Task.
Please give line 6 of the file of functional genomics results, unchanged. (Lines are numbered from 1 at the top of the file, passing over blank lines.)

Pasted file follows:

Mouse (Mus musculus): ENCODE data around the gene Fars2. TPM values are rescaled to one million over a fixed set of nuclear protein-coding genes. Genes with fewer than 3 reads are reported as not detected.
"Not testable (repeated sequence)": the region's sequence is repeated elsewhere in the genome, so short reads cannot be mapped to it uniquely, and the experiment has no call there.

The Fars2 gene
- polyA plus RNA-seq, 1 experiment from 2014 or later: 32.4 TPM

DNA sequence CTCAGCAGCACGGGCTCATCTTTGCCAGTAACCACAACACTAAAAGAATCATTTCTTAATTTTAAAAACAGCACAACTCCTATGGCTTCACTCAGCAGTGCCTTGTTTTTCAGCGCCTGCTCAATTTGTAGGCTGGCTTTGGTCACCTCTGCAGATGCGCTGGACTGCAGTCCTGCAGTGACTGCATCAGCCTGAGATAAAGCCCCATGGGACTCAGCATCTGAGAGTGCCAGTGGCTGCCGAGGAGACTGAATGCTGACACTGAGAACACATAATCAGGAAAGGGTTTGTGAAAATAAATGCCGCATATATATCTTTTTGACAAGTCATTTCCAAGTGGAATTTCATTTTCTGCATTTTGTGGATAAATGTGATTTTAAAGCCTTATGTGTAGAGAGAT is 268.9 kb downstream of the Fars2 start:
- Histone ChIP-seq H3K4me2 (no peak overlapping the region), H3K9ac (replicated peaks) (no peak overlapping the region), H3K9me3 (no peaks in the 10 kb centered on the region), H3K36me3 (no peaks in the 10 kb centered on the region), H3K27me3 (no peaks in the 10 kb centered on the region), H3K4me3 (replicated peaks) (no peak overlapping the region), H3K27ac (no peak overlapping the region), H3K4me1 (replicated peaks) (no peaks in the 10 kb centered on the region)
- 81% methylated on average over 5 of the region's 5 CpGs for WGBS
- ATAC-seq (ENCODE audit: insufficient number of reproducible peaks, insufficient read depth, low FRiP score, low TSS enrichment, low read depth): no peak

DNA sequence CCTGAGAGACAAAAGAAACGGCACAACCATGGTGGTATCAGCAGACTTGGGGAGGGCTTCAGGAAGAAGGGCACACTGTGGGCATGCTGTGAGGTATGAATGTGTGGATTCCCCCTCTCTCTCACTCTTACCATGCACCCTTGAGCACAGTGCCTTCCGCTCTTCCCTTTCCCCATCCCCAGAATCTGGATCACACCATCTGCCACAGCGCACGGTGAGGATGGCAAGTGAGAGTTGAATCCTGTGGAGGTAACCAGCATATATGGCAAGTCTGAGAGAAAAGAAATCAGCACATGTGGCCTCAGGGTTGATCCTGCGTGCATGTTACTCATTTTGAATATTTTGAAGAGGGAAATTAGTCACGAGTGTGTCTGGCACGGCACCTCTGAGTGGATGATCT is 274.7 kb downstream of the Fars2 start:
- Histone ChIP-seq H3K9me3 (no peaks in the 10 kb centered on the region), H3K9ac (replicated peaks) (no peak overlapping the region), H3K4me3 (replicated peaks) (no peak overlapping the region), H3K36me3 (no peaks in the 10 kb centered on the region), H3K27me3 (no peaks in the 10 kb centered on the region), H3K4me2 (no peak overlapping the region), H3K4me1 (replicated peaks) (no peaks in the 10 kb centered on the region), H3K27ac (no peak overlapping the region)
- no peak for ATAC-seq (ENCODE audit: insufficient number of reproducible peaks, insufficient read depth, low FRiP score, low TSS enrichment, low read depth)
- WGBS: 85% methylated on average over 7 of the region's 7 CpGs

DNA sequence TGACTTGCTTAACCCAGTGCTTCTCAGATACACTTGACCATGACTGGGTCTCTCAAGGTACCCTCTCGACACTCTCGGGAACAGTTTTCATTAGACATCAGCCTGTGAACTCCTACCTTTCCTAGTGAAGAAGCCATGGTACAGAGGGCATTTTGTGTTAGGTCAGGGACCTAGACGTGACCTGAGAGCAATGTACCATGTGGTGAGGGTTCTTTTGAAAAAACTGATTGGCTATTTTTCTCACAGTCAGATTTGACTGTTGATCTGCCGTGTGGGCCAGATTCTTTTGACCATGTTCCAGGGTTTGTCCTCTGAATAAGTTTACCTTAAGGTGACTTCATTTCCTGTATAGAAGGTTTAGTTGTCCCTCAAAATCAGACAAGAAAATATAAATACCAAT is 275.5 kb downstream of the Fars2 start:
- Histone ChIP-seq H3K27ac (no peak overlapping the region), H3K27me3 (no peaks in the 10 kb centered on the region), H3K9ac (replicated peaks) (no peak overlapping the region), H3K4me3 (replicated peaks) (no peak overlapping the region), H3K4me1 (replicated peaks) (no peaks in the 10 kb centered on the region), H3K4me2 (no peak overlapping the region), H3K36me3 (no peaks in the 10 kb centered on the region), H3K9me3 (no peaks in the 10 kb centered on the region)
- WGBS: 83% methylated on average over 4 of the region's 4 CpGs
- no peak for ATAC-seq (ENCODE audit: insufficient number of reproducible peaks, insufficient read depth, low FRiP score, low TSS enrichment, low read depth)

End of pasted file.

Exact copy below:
- Histone ChIP-seq H3K4me2 (no peak overlapping the region), H3K9ac (replicated peaks) (no peak overlapping the region), H3K9me3 (no peaks in the 10 kb centered on the region), H3K36me3 (no peaks in the 10 kb centered on the region), H3K27me3 (no peaks in the 10 kb centered on the region), H3K4me3 (replicated peaks) (no peak overlapping the region), H3K27ac (no peak overlapping the region), H3K4me1 (replicated peaks) (no peaks in the 10 kb centered on the region)